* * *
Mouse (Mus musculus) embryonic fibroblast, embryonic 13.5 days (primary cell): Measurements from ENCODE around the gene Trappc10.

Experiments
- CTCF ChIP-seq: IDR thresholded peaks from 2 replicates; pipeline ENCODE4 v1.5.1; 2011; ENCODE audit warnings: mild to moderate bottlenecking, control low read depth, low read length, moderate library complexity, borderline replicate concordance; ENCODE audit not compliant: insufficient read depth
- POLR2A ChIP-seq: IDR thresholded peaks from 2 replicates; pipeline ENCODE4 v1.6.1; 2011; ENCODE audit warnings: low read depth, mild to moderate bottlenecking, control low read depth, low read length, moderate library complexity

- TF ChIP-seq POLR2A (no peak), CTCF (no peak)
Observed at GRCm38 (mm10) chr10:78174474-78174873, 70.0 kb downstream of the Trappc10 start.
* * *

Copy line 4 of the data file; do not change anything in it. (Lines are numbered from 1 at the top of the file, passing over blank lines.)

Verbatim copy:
- POLR2A ChIP-seq: IDR thresholded peaks from 2 replicates; pipeline ENCODE4 v1.6.1; 2011; ENCODE audit warnings: low read depth, mild to moderate bottlenecking, control low read depth, low read length, moderate library complexity